- Associated Press - Friday, April 11, 2014

JACKSON, Miss. (AP) - Belhaven University senior Jocelyn Zhu is headed to the prestigious Juilliard School next fall for its master’s program for violinists.

She’s only 19, but the young musician from Madison graduates in May, at the end of her fifth year at Belhaven.

“I kind of took a victory lap,” she joked before adding, “this is the first year I’ve been older than the incoming freshmen.”

She entered school there at 14; count it as just another early start.

At age 3½, Jocelyn’s fingers were too tiny for the piano keyboard, but her arms were strong enough for the violin and its bow.

“She was my first child, and I home-schooled her,” her mother, Jane Zhu, said.

She wanted to add music to the mix for her daughter - “make some noise, having fun, nothing big,” she said. “That was really my intention.”

“Of course, I love music,” Jane Zhu said, and she wanted to share that lifelong enjoyment with her child, “maybe try to see if she could have some hobby.”

Around age 10 or 11, fiddle lessons with Tammy Mason gave way to classical studies with Song Xie, associate professor of music at Belhaven, violin and viola instructor, orchestra director and conductor and chamber music coach.

“She always wanted to study music and was really passionate about it,” Xie said, praising Jocelyn’s discipline and commitment to working hard to achieve, as well as her “outstanding gift in music.” Jocelyn, he said, “has all the elements, all together.

“That’s very special for her, and it’s wonderful to see that happen.” She’s grown, too, through classical festivals, camps and competitions, connecting with top-level professionals. Musical performance can be a tough, competitive world, but Jocelyn has a foundation of spiritual peace,” Xie said. “We see many kids that are basically crushed when they’re not ready for tough competition.”

She’s been a full-time musician with the Mississippi Symphony Orchestra close to two years, and subbed for a couple years before then.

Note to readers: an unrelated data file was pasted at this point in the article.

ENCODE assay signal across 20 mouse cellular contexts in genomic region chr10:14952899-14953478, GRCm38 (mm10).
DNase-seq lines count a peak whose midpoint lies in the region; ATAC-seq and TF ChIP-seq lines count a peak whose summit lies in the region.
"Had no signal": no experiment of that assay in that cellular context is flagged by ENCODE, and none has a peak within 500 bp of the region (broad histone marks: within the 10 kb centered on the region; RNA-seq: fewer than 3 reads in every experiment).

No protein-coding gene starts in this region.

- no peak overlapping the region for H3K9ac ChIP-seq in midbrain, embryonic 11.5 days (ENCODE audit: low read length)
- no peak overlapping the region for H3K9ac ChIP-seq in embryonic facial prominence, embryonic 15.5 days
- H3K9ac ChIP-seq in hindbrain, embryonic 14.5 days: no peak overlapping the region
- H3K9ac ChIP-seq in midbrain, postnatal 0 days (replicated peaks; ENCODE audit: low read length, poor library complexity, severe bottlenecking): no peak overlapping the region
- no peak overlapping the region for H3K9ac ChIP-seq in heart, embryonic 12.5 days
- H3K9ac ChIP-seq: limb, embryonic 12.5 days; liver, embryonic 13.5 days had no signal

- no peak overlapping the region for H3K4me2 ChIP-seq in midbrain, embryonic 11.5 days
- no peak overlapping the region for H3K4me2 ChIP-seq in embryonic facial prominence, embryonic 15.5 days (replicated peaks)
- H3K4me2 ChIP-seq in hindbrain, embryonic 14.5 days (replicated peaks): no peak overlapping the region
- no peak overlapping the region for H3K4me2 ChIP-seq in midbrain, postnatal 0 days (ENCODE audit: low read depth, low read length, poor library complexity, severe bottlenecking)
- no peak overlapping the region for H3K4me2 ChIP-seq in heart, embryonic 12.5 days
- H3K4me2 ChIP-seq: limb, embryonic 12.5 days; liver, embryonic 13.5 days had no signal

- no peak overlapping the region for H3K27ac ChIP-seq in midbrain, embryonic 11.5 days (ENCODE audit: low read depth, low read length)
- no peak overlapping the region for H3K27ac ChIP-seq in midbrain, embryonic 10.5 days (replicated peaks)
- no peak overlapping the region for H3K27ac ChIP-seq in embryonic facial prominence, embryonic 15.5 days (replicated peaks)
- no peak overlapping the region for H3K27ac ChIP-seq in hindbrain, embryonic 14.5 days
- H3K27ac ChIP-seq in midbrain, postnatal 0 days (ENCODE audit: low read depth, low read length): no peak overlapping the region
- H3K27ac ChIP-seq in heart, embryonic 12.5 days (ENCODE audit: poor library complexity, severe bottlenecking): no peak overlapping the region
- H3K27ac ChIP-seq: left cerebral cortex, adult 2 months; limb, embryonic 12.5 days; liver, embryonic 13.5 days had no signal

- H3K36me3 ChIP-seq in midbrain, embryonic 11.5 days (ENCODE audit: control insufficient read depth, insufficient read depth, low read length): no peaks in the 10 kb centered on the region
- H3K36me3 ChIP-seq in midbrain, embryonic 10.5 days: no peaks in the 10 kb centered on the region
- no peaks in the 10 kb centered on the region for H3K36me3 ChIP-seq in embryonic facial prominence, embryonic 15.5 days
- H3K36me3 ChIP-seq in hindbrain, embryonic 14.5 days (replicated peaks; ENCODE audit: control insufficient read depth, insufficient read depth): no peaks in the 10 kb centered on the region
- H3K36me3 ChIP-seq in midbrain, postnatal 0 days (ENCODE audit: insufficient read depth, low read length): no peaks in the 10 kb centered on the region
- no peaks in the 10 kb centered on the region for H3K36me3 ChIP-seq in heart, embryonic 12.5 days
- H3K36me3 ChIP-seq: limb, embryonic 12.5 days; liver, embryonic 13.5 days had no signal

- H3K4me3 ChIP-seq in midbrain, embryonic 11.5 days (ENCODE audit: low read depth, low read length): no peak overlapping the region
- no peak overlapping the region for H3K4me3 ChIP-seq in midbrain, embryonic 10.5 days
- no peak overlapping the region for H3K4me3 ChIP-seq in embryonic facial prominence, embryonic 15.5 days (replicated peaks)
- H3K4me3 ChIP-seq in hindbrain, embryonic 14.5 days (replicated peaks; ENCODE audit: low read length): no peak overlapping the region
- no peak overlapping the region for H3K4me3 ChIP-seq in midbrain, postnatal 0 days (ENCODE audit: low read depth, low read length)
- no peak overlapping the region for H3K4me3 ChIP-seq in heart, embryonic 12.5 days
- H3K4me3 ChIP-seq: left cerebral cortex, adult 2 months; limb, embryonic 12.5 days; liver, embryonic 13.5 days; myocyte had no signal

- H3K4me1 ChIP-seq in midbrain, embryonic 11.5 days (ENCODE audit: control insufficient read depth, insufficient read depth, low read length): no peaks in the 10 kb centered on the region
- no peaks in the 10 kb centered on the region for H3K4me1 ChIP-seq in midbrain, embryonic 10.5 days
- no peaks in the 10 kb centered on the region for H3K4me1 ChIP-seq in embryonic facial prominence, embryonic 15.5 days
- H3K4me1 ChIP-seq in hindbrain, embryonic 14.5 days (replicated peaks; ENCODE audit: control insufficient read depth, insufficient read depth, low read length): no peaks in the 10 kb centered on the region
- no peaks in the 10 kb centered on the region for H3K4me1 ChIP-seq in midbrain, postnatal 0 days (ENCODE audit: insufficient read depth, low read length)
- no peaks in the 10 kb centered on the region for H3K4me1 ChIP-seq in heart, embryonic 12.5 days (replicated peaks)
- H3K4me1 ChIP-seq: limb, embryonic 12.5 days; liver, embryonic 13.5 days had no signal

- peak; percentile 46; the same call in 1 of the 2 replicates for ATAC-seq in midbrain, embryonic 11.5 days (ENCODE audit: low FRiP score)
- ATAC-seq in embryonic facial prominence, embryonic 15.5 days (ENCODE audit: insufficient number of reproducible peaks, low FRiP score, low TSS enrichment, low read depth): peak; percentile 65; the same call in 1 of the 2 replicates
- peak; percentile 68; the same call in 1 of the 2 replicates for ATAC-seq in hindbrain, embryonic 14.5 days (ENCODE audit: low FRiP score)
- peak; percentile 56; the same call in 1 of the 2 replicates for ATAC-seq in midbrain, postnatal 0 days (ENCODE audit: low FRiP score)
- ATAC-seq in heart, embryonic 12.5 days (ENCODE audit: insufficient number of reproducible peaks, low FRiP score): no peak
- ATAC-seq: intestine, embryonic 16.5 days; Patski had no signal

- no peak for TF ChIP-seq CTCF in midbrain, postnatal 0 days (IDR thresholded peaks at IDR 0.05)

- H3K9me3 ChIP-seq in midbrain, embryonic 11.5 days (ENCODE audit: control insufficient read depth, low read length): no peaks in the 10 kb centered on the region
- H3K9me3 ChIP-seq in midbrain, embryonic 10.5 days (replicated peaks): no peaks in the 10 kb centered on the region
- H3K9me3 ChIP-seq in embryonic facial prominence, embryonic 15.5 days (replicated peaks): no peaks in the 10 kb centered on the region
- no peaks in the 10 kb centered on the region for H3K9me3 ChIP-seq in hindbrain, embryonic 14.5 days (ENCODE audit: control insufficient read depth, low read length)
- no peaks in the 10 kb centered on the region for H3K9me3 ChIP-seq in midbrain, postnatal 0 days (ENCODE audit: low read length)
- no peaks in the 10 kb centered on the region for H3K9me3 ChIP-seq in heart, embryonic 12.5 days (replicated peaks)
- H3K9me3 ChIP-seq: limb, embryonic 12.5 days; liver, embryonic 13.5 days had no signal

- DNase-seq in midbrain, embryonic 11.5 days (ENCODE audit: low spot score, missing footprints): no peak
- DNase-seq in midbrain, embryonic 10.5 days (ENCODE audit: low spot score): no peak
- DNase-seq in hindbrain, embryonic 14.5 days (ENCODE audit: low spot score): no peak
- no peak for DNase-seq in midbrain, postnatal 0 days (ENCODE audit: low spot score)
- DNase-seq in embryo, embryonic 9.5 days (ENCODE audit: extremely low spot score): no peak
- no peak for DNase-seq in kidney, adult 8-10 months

“I think all high school students, at one point, really want to quit, because it’s a lot of work,” Jocelyn said.

Her mom recalled a love of soccer that nearly surpassed it for a time.

“Getting past all of that, it’s just the thing that causes me the most joy. And it’s a way for me to express myself,” Jocelyn said of playing the violin. “I just feel like it’s my calling to do this.”

She’d started at Belhaven as a pre-med student and music major, but switched the focus to music in her junior year.

With acceptance to The Juilliard School, her ambition is open-ended, with the next two years helping define her career path.

“If I just keep doing what I love, things will open up.”

Juilliard had always been a top choice.

“Growing up, it’s always been a name that everyone knows as the best one in the country,” said Jocelyn, who also applied to five or six other places.

Famous classical musicians who’ve become household names, such as Itzhak Perlman and Yo-Yo Ma, attended Juilliard. Its performance activities make it a dream for musical performers, Xie said.

How do you get in?

“I worked my butt off for years,” Jocelyn said, laughing.

Practicing took up a lot of time, but she’s fond, too, of sports - running, swimming and soccer.

“I tried to keep a good balance to my life.”

She got word about Juilliard last week, getting an email at 8 a.m. that she could view the decision online at 7 that night. The waiting, she said, “was horrid.” Then, the news. “I cried a little bit. I was very happy.” Xie was the first person she called.

She’ll study under Catherine Cho at Juilliard. She’s working with her teacher and is expecting a scholarship; details are being finalized, she said.

Violinist Shellie Brown, a 2012 Belhaven graduate and also a musician with the Mississippi Symphony Orchestra, has been accepted to Rice University, with scholarship, to study under one of the most sought-after professors of violin, Paul Kantor, Belhaven University announced. Rice only accepts about 10 percent of applicants for its violin program.

Belhaven University President Roger Parrott said, “While cheering for their success, we also applaud their strings professor, Song Xie, who has not only prepared them musically to complete at the highest levels, but also equipped them with the spiritual foundation to take on the extremely brutal competitiveness of top- level music performance and do it in a way that brings honor to the Lord.”

___

Information from: The Clarion-Ledger, http://www.clarionledger.com

Copyright © 2016 The Washington Times, LLC.

blog comments powered by Disqus

 

Click to Read More

Click to Hide